It’s all about social media, except when it isn’t.

I led a training session the other day to further integrate social media into our admission and development work. We considered a range of new uses: student bloggers, a dedicated Facebook page for applicants, Flickr and YouTube channels. Some potential initiatives were certainly exciting to consider.

Here’s the problem. None of the new ideas made the cut when we listed priority tasks for the upcoming year. I asked what were each department’s primary communication goals for the upcoming year, without presupposing the solution. In all cases, the identified goals suggested changes to our existing website, not our social media strategy.

Why? While we have a successful website, it has more room for improvement than does our social media strategy. The main website receives 3,000 visits each day. Our Facebook fan page has about 500 fans. Improvements to the main website will reach far more people.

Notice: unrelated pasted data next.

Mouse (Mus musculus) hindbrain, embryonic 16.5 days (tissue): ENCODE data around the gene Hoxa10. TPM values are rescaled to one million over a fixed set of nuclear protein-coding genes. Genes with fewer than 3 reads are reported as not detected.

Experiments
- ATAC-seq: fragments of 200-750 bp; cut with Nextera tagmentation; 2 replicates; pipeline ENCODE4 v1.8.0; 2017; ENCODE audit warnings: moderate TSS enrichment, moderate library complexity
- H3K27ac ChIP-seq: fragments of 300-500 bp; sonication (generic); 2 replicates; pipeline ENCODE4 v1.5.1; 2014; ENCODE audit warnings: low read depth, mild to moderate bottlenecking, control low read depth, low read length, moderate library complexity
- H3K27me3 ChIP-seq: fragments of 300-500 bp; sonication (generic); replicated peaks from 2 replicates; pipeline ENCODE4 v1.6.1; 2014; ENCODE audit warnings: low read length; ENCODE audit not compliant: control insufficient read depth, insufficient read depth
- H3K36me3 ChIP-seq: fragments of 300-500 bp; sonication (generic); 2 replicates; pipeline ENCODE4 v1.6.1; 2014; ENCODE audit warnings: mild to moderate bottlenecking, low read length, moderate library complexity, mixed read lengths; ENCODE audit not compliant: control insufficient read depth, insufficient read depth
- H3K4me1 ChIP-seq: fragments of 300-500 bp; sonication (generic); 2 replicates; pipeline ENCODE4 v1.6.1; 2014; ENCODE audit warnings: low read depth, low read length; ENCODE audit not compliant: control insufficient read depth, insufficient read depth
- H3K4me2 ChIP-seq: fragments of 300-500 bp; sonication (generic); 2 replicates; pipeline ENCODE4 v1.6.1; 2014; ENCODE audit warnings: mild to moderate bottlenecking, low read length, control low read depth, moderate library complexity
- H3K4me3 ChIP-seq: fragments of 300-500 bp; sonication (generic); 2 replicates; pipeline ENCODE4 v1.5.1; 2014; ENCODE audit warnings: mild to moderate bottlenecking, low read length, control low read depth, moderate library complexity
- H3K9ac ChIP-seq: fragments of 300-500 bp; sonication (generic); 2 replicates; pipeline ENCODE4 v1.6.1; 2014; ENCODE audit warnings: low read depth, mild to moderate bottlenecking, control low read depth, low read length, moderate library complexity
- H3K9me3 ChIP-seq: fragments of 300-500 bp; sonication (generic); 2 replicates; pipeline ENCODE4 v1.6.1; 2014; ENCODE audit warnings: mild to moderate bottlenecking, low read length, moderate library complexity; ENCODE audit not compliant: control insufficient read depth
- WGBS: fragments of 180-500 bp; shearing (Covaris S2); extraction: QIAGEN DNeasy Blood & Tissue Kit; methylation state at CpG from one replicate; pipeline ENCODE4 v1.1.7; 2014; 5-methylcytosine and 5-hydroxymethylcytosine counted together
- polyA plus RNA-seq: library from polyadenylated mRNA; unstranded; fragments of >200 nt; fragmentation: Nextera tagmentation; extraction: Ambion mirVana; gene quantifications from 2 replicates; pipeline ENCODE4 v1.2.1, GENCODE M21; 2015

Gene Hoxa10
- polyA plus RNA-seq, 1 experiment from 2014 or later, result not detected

Also consider that our main website allows users to more meaningfully transact with the school than does our social media pages. For example, you may sign up to volunteer, make a gift to the school, apply for admission, or comment on a student blog. Our Facebook and Twitter pages primarily push content out to people who may be listening and offer some opportunities for interaction. Our main website may have limited opportunities for social interaction, but it offers more opportunities further up the engagement pyramid.

I am glad that we  developed a social media strategy and voice. A small and growing proportion of our audience maintains contact with the school through that vehicle. It improves our ability to engage in a personal way with constituents. However, we will continue to parcel out our time and effort based on the audience size and quality of interaction with the school. We will be able to adjust these efforts as we track the growth in social media page membership and interactions.

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